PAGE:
A dramatic case in point: I had a sleep walking experience a few nights ago. My only evidence was waking up with a badly bruised and scraped left shoulder. Seriously, I was hurt! I’d taken an Ambien, as I do now and again for insomnia, and attribute the bizarre incident to this usually reliable little helper. What did I do while in my altered state? Go to Fight Club? Could there be an outstanding warrant for my arrest? Could I defend based on lack of knowledge? Sleep walking unsettles the usual assumptions about intentional behavior and personality.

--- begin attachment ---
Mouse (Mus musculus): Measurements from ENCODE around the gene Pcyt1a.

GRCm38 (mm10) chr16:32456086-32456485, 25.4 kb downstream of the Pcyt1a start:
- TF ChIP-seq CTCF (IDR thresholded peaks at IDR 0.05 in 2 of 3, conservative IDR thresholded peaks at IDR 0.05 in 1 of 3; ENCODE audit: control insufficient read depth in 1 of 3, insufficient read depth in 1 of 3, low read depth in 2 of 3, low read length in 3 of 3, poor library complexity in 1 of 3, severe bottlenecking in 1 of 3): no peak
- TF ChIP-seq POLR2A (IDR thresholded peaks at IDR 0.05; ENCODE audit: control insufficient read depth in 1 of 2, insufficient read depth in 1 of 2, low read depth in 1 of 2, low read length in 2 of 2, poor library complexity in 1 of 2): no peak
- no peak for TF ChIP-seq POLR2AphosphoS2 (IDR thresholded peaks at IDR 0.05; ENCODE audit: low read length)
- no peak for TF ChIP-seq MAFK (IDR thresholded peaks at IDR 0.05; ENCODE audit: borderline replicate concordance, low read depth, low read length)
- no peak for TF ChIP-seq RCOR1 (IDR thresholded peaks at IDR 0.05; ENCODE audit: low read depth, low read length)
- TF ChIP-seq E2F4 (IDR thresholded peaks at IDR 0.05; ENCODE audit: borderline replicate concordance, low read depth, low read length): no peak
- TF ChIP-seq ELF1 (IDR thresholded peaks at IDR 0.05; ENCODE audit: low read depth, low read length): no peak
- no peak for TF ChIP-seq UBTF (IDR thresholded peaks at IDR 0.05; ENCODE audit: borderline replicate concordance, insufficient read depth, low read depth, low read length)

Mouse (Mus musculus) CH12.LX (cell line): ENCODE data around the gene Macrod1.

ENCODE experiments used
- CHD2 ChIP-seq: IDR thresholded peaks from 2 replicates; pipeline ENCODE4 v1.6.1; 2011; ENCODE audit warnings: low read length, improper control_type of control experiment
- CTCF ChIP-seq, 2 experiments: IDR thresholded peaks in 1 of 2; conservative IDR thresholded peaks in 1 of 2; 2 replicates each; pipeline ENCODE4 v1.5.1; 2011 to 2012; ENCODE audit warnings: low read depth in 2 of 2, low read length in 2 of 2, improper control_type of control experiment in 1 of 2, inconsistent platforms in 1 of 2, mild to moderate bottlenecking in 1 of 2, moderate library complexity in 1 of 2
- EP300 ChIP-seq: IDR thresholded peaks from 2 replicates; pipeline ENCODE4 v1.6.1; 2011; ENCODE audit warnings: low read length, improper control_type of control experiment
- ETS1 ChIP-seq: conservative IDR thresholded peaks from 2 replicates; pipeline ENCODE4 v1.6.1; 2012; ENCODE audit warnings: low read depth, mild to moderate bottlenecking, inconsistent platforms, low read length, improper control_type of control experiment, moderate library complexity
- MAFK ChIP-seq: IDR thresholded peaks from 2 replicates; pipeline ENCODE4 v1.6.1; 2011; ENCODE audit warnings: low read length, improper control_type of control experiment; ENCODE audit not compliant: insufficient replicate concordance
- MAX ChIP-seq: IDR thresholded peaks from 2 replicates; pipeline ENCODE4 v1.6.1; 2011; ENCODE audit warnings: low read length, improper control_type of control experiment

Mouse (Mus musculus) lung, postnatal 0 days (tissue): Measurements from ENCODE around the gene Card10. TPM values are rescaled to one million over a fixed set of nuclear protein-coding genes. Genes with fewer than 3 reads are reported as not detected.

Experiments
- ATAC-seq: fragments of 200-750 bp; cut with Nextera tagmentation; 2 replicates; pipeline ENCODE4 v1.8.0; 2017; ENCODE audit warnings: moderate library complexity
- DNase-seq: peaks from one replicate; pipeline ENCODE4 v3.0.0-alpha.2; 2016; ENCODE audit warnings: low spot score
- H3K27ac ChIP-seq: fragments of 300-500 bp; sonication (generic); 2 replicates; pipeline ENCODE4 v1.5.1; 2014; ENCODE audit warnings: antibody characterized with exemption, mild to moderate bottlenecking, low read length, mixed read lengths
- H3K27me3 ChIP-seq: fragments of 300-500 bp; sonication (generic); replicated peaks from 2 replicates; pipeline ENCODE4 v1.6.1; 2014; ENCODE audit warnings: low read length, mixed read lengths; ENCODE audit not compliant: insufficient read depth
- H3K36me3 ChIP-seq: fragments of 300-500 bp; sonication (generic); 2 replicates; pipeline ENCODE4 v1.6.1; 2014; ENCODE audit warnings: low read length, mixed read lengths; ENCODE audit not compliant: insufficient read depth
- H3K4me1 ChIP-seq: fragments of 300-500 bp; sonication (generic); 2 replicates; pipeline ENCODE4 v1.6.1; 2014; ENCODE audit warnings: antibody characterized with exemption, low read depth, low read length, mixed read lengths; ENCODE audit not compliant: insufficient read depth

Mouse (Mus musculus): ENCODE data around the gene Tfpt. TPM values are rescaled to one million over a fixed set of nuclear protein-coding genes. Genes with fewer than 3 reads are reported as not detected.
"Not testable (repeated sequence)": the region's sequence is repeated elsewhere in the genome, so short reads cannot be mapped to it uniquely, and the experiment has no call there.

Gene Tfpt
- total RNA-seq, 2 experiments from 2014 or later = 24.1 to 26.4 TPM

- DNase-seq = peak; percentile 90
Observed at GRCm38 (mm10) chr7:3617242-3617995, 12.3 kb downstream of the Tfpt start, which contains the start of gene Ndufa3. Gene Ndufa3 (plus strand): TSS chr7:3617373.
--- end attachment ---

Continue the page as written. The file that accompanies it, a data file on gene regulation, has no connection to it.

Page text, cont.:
Gabe and Jocelyn Tiller flew in from Telluride, Colorado this week for a holiday. We hadn’t seen them for several months, and it was wonderful to be together again. But Gabe quickly put my fatherly affection to the test by asking for a loan of the 911 (Clara, that is) to go to Boone overnight to see an old girlfriend. I hesitated. I have feelings for Clara — if she were injured, I would be distraught. But I knew Gabe to be an excellent driver (I trained him). And I knew it would be good to share some my happiness with him. So I gave my blessing, and off they went. I experienced some separation anxiety, but Gabe brought Clara home safe and sound.

Jocelyn is blossoming. She’s gotten more blonde, and beams. Her work as a bartender seems to have enhanced her comedic skills, as well as her skill with a cocktail shaker. She made us a delicious green drink with creme de menthe for dessert.